We are an interfaith family and I am always trying to find ways to include our entire family in the various religious holidays throughout the year. This year for Rosh Hashanah, I wanted to explore some of the major themes of our Jewish New Year with family-friendly options that got us outside and engaging with our local community.
Lucky for us, we live in San Diego!
If you too are an interfaith family, or are a Jewish family looking for some new ideas, or simply want your family to learn about a few customs of Rosh Hashanah, I’m sharing four ideas that our family is doing this year.
Go Apple Picking
Rosh Hashanah, the celebration of the beginning of the Jewish New Year, also happens to be the perfect time for apple picking!
Coincidentally, one custom during Rosh Hashanah is eating apples dipped in honey (more on honey below), typically on the first night, and asking for blessings for a sweet new year.
Of course, for apple picking in San Diego county, Julian is a family favorite for the many U-Pick farms and the wide variety of apples! While some orchards are not open for U-Pick this season, or are opening much later, Volcan Valley Apple Farm is opening just in time for Rosh Hashanah apple picking. They opened for U-Pick on Friday, September 11th with hours on Friday – Monday from 9 am – 4 pm and will stay open until all the apples are gone!
Learn about bees and make a honey cake
Honey and apples are part of the Rosh Hashanah tradition symbolizing the hope for a sweet New Year. However, according to Jeffrey M. Cohen, author of 1,001 Questions and Answers on Rosh Hashanah and Yom Kippur, another reason for this custom is that honey also symbolizes the idea that while bees are “feared because of their sting, they are also the dispensers of the sweetness we enjoy.”
This year, I added learning more about bees to our celebratory preparations. The University of Arizona has put together an online resource called Africanized Honey Bees on the Move that provides information, activity sheets, and videos separated by grade clusters, ranging from Kindergarten to Grade 12. In the week or two leading up to Rosh Hashanah we spent some time learning about bees with these resources, adding context and appreciation to the making of the traditional honey cakes.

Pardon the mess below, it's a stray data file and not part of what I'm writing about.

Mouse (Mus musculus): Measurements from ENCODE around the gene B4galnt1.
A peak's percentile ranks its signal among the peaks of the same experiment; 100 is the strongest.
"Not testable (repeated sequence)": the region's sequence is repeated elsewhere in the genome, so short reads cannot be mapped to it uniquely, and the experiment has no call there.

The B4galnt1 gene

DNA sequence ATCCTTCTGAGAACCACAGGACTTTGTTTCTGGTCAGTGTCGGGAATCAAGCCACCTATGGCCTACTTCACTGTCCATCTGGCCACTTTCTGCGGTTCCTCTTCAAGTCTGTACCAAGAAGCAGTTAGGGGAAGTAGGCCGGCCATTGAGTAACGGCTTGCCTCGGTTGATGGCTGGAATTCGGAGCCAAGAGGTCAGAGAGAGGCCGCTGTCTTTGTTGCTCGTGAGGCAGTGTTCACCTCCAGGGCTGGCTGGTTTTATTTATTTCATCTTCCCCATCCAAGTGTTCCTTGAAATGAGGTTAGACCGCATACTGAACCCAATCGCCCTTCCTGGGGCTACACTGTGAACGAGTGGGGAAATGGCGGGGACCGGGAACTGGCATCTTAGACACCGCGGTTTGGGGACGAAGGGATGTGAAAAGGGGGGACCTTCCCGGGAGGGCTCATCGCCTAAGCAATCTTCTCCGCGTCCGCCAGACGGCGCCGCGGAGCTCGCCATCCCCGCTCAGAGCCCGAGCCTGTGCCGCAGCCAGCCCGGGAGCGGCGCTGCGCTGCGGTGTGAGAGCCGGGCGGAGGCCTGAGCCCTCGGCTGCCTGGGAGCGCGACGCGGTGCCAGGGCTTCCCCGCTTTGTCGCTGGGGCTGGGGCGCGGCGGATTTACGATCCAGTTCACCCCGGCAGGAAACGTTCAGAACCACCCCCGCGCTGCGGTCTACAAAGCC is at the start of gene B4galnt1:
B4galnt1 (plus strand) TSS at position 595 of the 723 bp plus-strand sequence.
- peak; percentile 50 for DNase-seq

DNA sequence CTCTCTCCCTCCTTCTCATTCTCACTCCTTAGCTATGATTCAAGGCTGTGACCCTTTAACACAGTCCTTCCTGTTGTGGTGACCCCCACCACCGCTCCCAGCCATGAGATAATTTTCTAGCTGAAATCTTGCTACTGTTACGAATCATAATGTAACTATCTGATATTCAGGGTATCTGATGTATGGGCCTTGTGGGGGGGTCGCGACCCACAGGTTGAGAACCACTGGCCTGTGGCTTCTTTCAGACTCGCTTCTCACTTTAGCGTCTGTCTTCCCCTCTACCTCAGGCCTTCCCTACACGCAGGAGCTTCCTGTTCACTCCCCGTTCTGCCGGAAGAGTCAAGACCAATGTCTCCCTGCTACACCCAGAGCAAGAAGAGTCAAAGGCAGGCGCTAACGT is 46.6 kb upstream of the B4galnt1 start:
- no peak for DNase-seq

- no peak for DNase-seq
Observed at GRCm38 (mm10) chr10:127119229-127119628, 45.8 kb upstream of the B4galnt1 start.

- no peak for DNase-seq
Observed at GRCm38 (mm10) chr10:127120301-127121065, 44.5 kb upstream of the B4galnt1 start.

You can find many recipes for honey cakes online, often family favorites, but two of our favorites are this one from Always Delicious and this one from My Jewish Mommy Life. As you enjoy your honey cake, you can have each family member share out all the sweet blessings currently in their lives.
Make handmade new years cards to give to family and friends
Two things that we have an abundance of at our home right now: bubble wrap from delivery packages and wine corks (wait, you too?! – wink, wink?!)
As it turns out, these are perfect supplies for card making! The website, My Jewish Learning, suggests “the tradition of sending Rosh Hashanah postal greetings probably dates to the 14th century.” This tradition, which continues today, is a fun and inexpensive craft-activity the entire family can participate in to ring in the Jewish New Year. Below are our two favorite handmade card crafts that will use up that extra bubble wrap and those wine corks!
Craft your own Shofar
There are many reasons why the shofar, traditionally a ram’s horn, is blown on Rosh Hashanah. Among those shared with me years ago, that I share with our daughter, is that the sound of the shofar is like our annual “alarm clock” telling us: “wake up, pay attention – there is important work to be done!”.
This important work includes reminding us of the most important priorities in our lives, acknowledging our mistakes from the year, and reflecting on ways we can become better humans. Each year as children grow and mature in their understanding of the meaning of these customs, the conversations in preparation for Rosh Hashanah can grow as well.
This year, we made our own toilet paper roll shofars using directions from Alphamom and will practice blowing them on Rosh Hashanah as we reflect together as a family on how we want to do better, and be better to each other and others, in the coming year.
Doing these activities together helped ground us in the importance of, and helped us get us excited for, Rosh Hashanah as an entire family.
From our family to yours, Shana Tova!